NOW IT CAN BE TOLD
PSYCHOLOGY ON THE SOMME
In the month of May a new type of manhood was filling the old roads
behind the front.
I saw them first in the little old town of St.-Pol, where always there
was a coming and going of French and English soldiers. It was market-day
and the Grande Place (not very grand) was crowded with booths and old
ladies in black, and young girls with checkered aprons over their black
frocks, and pigs and clucking fowls. Suddenly the people scattered,
and there was a rumble and rattle of wheels as the long line of transport
wagons came through the square.
"By Jove! . . . Australians!"
There was no mistaking them. They slouch-hats told one at a glance,
but without them I should have known. They had a distinctive type of
their own, which marked them out from all other soldiers of ours along
those roads of war.
|Australians returning from the trenches with their
mascot. See larger
They were hatchet-faced fellows who came riding through the little
old market town; British unmistakably, yet not English, not Irish, nor
Scottish, nor Canadian. They looked hard, with the hardness of a boyhood
and a breeding away from cities or, at least, away from the softer training
of our way of life. They had merry eyes (especially for the girls round
the stalls), but resolute, clean-cut mouths, and they rode their horse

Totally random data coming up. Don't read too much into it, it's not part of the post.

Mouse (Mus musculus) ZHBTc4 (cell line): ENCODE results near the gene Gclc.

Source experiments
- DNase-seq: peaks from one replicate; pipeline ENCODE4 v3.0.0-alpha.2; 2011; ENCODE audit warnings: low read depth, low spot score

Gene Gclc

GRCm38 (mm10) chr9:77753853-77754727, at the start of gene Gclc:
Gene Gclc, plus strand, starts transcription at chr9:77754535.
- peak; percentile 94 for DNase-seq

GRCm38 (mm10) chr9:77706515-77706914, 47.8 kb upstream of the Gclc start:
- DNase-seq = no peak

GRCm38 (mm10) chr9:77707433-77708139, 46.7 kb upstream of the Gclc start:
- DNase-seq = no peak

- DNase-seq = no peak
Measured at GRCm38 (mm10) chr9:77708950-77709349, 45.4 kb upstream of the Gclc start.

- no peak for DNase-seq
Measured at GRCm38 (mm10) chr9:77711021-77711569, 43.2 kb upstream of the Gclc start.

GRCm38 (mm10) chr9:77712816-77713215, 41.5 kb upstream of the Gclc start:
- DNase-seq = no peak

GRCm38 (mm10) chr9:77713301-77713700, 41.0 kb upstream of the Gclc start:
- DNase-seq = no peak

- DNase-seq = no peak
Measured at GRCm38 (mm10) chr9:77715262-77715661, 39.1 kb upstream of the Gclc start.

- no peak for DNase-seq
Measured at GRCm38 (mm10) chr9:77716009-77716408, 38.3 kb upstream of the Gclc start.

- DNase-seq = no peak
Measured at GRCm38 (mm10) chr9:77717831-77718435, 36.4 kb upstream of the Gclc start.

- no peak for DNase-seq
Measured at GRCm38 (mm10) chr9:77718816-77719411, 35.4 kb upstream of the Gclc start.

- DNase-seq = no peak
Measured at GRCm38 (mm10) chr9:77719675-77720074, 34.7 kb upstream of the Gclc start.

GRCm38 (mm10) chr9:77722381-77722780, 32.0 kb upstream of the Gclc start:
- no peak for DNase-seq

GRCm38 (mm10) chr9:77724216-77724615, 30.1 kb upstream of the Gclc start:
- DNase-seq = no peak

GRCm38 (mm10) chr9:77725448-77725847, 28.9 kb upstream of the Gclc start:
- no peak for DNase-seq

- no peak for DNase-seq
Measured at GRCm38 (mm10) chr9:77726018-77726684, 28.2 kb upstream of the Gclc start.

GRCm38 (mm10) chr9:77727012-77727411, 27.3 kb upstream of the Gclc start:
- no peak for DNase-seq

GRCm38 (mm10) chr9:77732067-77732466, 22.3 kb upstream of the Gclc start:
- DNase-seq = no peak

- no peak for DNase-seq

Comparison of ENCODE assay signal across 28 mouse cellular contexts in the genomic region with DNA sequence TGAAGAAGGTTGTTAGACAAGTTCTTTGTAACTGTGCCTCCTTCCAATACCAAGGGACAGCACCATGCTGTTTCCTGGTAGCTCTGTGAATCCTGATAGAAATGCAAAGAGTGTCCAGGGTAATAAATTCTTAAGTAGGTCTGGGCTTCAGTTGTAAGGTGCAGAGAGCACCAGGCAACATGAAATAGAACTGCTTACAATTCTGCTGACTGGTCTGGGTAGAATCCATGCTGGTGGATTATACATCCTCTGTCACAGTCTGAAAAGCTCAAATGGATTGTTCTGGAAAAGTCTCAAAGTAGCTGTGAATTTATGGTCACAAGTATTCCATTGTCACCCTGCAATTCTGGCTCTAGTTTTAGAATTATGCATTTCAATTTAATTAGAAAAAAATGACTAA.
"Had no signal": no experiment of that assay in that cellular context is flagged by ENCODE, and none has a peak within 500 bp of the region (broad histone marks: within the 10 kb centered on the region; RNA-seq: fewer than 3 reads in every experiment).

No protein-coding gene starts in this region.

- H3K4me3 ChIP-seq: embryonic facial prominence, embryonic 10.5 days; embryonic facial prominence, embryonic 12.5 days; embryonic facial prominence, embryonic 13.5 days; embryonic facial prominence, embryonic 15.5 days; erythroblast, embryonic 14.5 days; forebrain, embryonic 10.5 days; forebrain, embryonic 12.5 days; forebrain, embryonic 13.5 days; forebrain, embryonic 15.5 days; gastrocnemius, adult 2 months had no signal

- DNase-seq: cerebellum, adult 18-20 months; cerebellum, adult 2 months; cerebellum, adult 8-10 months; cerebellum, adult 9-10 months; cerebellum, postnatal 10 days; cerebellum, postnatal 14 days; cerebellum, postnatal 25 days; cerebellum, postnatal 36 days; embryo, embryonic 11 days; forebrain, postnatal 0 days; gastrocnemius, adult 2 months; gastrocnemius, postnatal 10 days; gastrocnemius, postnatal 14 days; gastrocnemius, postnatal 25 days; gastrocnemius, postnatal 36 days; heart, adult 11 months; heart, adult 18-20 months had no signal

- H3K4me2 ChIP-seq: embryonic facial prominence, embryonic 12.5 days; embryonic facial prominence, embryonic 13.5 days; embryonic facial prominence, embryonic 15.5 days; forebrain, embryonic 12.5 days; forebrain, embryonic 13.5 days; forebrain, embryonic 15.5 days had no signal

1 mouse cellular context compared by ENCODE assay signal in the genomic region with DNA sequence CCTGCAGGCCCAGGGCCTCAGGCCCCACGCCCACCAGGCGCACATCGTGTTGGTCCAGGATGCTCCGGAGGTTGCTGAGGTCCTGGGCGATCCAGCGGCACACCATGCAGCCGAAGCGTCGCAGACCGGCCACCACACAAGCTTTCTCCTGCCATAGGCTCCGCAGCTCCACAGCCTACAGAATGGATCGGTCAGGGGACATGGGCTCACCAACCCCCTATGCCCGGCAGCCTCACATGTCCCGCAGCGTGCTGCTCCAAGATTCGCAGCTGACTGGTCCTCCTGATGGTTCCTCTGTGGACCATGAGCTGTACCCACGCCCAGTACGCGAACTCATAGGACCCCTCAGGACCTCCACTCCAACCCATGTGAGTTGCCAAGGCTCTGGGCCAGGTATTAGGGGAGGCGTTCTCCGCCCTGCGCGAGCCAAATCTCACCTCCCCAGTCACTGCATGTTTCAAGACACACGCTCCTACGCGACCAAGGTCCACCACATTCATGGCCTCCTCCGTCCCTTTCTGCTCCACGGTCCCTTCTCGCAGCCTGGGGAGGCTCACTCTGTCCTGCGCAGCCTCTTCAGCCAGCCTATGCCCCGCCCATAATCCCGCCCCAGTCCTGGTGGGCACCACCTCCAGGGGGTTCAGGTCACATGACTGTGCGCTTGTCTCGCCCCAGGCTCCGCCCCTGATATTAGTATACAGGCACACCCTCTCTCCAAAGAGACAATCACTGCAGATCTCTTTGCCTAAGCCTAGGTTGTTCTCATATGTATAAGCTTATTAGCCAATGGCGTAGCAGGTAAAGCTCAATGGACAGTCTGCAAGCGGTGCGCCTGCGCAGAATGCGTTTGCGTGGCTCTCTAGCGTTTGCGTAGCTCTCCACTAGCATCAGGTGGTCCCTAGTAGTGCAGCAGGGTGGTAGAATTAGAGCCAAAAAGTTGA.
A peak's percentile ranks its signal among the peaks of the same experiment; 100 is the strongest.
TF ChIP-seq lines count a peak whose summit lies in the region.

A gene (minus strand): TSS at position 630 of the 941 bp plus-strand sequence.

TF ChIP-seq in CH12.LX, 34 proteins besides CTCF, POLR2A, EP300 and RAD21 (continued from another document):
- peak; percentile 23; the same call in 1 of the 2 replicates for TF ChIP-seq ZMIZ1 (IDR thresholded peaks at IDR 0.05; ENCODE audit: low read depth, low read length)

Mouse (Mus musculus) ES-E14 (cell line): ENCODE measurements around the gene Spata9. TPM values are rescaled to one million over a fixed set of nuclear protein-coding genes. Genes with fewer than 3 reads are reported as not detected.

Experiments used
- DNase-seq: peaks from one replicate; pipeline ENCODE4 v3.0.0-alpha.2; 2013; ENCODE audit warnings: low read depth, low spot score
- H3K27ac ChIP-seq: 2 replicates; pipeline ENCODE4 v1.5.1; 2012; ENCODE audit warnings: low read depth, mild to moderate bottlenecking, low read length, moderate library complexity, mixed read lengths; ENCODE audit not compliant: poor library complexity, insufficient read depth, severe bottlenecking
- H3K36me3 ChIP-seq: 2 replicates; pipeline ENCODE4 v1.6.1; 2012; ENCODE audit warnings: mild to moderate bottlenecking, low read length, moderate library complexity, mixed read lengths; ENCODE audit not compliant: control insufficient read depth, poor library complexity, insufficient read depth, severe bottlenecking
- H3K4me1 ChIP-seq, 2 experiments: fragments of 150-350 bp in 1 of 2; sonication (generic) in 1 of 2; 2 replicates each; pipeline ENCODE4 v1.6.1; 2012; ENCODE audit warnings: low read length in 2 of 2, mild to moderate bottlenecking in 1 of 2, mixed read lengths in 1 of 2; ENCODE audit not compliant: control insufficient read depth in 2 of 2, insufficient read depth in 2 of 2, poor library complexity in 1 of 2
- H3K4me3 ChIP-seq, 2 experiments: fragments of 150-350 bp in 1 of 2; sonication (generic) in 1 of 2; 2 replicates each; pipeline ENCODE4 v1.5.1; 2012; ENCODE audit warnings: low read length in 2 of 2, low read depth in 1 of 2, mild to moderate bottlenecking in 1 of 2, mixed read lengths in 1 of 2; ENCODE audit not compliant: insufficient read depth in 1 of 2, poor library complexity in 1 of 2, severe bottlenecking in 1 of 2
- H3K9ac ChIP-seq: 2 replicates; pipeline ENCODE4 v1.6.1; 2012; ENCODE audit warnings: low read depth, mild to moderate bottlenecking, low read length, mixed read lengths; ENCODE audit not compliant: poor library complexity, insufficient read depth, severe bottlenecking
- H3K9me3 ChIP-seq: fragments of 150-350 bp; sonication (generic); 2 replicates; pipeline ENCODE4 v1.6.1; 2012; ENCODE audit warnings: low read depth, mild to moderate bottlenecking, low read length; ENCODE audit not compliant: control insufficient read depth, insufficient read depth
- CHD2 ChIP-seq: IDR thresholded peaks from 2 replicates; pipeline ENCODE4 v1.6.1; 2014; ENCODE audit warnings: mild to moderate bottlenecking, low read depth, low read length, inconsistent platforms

with an easy grace in the saddle, as though born to riding, and drove
their wagons with a recklessness among the little booths that was justified
by half an inch between an iron axle and an old woman's table of colored
Those clean-shaven, sun-tanned, dust-covered men, who had come out
of the hell of the Dardanelles and the burning
drought of Egyptian sands, looked wonderfully fresh in France.(1)
Youth, keen as steel, with a flash in the eyes, with an utter carelessness
of any peril ahead, came riding down the street.
They were glad to be there. Everything was new and good to them (though
so old and stale to many of us), and after their adventures in the East
they found it splendid to be in a civilized country, with water in the
sky and in the fields, with green trees about them, and flowers in the
grass, and white people who were friendly.
When they came up in the train from Marseilles they were all at the
windows, drinking in the look of the French landscape, and one of their
officers told me that again and again he heard the same word spoken
by those lands of his.
"It's a good country to fight for. . . . It's like being home
At first they felt chilly in France, for the weather had been bad for
them during the first weeks in April, when the wind had blow cold and
rain-clouds had broken into sharp squalls.
Talking to the men, I saw them shiver a little and heard their teeth
chatter, but they said they like a moist climate with a bite in the
wind, after tall the blaze and glare of the Egyptian sun.
One of their pleasures in being there was the opportunity of buying
sweets! "They can't have too much of them" said one of the officers,
and the idea that those hard fellows, whose Homeric fighting qualities